CORDIS - EU research results

Kinetochore-microtubule Interaction and Chromosome Instability

Final Activity Report Summary - KINETOCHORE AND CANCER (Kinetochore-microtubule Interaction and Chromosome Instability)

The kinetochore and cancer project was initiated 2004 to seek answerers to several open questions regarding the biochemistry of cell division. The focus organelle of the project was kinetochore, a multi-molecule assemblage consisting over 60 proteins. Each human chromosome contains a pair of sister kinetochores that function during cell division. The kinetochore serves as the binding platform for the microtubules that are filamentous protein structures moving the chromosomes and other cargos in the dividing cells.

The objective of the project was to define molecular details regarding the cellular processes involving kinetochore biochemistry and potential links to tumour-igenesis. In cancer, cell division is abnormal and it is believed that errors in mitotic reactions are one contributing factor in cell transformation and cancer initiation. In our research, we focused on a handful of proteins that work at the kinetochore-centromere complex during cell division. We also carried out cell-based high-throughput screens to identify novel small molecule inhibitors with anti-cell division potency. The academic goal of the project was to promote student training and international networking.

Upon establishment of the research group, three persons were hired initially and more joined the group for later on. During its life span the project involved 10 scientists who worked a total of 208 person months within the 4-year long project. The work conducted has been published in respective scientific journals of the field and disseminated in several international meetings and workshops. The scientific results of the project have been widely communicated among the researchers working in the field of cell division and they have received special attention. Especially the findings on Polo-like kinase 1 and Aurora B kinase have promoted the understanding how mitotic kinases regulate cell division and how mistakes in the function of these proteins may contribute to cancer formation.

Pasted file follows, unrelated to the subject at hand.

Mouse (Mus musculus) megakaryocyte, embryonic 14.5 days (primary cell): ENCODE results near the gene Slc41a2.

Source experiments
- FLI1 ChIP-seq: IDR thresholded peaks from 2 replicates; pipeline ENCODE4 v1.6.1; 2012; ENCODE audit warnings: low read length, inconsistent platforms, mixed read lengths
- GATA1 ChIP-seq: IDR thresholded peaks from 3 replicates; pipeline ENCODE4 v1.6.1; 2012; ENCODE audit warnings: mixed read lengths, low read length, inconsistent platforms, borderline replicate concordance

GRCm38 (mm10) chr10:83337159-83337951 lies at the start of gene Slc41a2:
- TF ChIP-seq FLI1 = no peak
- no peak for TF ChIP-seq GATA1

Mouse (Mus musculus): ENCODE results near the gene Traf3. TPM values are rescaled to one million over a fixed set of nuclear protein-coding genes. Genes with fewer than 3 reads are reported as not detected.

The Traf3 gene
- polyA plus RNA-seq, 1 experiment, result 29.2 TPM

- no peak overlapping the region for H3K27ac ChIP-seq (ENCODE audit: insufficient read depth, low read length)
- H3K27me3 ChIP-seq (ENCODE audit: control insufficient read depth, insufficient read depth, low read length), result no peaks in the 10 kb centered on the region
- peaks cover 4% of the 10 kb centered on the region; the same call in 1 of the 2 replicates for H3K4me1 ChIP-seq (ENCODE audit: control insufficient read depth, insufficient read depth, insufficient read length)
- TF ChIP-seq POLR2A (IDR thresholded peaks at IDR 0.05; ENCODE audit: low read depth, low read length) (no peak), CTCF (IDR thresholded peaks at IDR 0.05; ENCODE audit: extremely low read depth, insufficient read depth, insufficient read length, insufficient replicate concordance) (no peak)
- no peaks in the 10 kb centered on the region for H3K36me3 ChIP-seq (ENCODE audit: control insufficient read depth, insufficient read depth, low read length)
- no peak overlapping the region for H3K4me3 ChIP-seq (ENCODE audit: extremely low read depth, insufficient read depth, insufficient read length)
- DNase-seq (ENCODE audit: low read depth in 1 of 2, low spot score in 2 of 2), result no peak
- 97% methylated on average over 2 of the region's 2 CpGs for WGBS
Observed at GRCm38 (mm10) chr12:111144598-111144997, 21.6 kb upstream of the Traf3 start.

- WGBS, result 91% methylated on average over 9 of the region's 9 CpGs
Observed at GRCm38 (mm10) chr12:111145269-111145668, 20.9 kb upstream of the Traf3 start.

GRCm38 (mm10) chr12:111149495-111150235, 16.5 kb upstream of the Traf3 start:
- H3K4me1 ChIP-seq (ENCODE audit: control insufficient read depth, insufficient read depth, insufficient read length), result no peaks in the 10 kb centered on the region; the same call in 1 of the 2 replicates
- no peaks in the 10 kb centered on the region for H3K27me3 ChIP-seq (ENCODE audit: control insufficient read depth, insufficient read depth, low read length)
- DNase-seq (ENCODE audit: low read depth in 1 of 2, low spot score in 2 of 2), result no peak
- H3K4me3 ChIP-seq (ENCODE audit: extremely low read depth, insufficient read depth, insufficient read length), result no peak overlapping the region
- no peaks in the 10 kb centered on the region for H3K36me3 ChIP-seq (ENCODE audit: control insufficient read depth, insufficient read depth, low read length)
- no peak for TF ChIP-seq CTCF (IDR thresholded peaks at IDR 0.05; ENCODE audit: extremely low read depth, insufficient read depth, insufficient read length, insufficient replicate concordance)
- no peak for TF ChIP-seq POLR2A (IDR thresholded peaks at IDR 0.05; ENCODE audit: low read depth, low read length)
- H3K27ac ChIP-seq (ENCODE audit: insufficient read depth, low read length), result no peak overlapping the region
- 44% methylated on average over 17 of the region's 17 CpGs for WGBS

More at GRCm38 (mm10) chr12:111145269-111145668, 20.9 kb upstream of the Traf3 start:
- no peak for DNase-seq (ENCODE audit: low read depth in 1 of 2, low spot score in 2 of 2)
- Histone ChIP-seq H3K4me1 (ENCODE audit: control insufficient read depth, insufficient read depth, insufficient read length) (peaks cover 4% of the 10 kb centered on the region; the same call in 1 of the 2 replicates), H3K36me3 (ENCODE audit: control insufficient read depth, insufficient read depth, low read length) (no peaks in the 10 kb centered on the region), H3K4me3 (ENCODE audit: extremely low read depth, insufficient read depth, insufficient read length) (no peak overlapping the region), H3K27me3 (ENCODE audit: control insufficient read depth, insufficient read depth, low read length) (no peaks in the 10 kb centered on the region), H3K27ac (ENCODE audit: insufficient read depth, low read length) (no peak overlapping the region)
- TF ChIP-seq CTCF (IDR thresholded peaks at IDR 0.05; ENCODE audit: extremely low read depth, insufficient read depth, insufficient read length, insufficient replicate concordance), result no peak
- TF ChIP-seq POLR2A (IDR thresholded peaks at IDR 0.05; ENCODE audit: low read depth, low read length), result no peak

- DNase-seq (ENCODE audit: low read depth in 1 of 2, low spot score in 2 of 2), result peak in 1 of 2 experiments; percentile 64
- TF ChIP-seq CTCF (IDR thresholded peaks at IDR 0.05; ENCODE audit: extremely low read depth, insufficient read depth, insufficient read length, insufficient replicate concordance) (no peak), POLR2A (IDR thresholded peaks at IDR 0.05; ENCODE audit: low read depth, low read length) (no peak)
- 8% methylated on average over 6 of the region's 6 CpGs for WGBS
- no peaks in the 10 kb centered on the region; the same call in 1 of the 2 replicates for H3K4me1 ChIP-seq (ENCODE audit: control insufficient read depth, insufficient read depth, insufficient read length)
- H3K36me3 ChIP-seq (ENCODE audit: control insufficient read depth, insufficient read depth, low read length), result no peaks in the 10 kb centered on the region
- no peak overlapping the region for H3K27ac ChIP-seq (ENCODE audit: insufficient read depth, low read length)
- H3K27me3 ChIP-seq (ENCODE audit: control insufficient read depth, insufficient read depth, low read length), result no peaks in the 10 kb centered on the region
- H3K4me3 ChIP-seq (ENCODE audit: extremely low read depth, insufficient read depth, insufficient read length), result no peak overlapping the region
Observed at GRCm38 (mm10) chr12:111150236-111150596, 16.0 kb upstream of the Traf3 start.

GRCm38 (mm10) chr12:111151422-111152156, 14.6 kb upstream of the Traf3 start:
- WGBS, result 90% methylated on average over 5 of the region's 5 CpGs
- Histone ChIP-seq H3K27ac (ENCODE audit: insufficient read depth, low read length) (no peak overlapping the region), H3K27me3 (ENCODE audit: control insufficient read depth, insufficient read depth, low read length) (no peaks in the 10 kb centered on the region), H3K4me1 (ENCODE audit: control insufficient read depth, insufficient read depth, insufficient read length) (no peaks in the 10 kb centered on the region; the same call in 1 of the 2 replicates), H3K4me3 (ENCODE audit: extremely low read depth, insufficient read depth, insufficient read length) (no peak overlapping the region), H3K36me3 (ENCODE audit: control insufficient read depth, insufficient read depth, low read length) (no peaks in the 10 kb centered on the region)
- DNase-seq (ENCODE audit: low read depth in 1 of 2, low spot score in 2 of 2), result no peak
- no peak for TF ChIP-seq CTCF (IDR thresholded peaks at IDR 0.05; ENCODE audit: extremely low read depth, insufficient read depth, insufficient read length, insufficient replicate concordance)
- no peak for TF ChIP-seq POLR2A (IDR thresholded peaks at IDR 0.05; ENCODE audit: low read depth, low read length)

We have also identified several novel synthetic small molecules that inhibit cell division and decrease the survival rate of cancer cell lines. The best inhibitors have been directed to lead optimisation and further testing for their suitability to become anti-cancer drugs.

Also, in regards of the academic goals the project has been a success, two master theses have been completed within the project and the two hired PhD students are in the final phases of graduation. In summary, the project has given new insights into biochemical regulation of cell division and revealed new molecular roles for several mitotic proteins including Polo-like kinase 1, Shugoshin, Incenp, and Aurora B proteins. All people who worked in the project are continuing their scientific career in the field of cancer research. Also, the project continues with other funding until the on-going research and PhD theses work has been completed by the end of 2009.